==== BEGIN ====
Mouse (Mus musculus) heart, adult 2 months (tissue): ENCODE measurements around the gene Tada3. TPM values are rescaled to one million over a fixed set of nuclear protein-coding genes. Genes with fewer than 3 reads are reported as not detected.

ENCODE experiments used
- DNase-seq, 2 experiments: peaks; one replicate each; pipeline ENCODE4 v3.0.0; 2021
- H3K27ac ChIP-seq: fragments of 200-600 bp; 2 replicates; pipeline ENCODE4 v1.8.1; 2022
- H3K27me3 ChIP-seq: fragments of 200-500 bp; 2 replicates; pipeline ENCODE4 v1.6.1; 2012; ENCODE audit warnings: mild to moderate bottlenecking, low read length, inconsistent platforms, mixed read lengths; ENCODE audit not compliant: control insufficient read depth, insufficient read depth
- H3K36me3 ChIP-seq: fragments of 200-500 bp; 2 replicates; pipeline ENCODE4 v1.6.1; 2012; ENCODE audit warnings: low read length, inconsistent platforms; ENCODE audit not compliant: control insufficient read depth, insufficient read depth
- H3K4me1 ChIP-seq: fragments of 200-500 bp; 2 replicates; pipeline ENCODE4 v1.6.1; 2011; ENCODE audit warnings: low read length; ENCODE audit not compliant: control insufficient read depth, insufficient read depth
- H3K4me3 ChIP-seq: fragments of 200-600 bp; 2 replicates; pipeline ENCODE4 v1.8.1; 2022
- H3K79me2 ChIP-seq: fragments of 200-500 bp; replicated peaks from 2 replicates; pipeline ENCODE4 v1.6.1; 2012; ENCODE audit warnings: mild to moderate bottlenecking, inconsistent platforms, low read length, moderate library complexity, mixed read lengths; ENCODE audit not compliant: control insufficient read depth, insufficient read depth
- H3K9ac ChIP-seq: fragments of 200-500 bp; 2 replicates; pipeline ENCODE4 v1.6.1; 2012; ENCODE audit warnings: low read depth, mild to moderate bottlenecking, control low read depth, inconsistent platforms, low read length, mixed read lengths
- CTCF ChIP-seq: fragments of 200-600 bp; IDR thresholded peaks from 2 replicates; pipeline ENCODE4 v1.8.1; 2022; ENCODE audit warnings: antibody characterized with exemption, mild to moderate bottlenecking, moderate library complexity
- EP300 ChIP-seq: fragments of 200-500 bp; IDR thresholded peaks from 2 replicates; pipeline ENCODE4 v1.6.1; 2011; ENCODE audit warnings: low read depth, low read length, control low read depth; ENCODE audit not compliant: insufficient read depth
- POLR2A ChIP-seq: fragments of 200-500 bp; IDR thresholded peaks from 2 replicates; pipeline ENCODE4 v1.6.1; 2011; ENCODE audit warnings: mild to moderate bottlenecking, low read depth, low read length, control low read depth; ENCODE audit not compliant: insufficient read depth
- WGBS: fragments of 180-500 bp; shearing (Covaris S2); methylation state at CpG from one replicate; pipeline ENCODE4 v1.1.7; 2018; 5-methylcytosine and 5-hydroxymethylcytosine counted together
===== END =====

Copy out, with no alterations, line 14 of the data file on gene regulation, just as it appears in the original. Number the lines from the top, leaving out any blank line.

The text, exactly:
- WGBS: fragments of 180-500 bp; shearing (Covaris S2); methylation state at CpG from one replicate; pipeline ENCODE4 v1.1.7; 2018; 5-methylcytosine and 5-hydroxymethylcytosine counted together